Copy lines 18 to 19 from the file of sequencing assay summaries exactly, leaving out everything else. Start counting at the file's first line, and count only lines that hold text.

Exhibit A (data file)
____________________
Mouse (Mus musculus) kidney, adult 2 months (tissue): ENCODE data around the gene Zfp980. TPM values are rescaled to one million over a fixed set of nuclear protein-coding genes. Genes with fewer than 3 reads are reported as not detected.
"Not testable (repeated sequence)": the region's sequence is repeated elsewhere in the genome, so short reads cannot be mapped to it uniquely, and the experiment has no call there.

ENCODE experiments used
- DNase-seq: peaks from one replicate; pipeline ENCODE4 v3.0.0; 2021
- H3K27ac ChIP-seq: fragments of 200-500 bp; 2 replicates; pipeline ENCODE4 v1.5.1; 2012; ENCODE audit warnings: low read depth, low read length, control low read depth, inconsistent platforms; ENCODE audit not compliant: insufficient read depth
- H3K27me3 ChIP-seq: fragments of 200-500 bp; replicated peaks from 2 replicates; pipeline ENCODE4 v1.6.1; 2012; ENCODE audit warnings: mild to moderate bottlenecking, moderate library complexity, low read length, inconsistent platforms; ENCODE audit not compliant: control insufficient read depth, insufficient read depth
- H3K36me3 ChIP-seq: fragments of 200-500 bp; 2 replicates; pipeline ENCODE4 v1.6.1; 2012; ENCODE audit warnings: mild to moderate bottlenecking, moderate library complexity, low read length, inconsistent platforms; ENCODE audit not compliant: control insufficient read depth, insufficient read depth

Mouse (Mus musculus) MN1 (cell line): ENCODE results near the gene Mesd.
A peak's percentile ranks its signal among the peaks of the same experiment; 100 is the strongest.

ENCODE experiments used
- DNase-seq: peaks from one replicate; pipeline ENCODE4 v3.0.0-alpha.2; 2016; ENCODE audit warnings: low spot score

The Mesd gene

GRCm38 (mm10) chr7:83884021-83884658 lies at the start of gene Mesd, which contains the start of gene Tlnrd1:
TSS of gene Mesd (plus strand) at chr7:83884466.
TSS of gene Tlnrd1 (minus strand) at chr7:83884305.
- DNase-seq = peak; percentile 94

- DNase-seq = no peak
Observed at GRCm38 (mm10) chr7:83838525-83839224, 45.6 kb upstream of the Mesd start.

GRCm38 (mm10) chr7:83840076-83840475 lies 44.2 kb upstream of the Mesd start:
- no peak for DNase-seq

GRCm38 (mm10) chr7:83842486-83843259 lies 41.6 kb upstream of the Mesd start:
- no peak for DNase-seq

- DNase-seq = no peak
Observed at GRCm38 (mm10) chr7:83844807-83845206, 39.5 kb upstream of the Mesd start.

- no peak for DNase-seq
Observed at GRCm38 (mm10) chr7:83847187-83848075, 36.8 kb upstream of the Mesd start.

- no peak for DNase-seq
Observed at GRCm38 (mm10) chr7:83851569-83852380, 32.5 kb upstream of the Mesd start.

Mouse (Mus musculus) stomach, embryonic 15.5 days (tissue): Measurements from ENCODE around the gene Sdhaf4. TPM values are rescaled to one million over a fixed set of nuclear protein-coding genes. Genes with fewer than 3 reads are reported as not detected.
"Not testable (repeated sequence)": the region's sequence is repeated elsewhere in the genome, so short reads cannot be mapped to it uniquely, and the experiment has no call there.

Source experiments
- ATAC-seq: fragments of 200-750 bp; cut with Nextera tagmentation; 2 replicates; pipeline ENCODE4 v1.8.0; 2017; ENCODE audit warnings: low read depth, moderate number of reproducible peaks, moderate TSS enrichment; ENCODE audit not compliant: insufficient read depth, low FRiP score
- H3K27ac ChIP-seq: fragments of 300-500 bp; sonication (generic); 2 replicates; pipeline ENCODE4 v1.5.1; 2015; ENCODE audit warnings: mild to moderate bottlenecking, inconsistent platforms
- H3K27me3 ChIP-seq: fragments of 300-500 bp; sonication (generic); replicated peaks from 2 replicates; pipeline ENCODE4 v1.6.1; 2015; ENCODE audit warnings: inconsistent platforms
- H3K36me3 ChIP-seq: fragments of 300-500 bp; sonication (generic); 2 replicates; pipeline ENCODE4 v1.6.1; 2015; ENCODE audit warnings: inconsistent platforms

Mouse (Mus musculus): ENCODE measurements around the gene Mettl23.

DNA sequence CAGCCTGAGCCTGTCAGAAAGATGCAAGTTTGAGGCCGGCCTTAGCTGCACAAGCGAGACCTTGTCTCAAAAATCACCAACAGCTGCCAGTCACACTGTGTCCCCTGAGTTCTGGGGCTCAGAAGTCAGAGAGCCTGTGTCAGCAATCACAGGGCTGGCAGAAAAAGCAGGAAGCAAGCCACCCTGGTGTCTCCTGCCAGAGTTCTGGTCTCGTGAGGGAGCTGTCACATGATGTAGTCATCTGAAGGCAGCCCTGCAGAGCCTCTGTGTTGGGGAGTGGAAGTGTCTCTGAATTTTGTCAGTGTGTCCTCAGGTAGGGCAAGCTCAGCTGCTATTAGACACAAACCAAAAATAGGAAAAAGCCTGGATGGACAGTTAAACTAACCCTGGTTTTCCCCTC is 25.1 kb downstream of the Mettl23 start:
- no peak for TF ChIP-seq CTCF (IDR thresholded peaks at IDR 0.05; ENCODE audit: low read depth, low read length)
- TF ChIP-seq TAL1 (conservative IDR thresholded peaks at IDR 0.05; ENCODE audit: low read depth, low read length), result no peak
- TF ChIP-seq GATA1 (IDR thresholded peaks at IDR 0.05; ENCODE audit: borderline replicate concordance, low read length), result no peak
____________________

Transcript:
Observed at GRCm38 (mm10) chr7:83838525-83839224, 45.6 kb upstream of the Mesd start.

GRCm38 (mm10) chr7:83840076-83840475 lies 44.2 kb upstream of the Mesd start: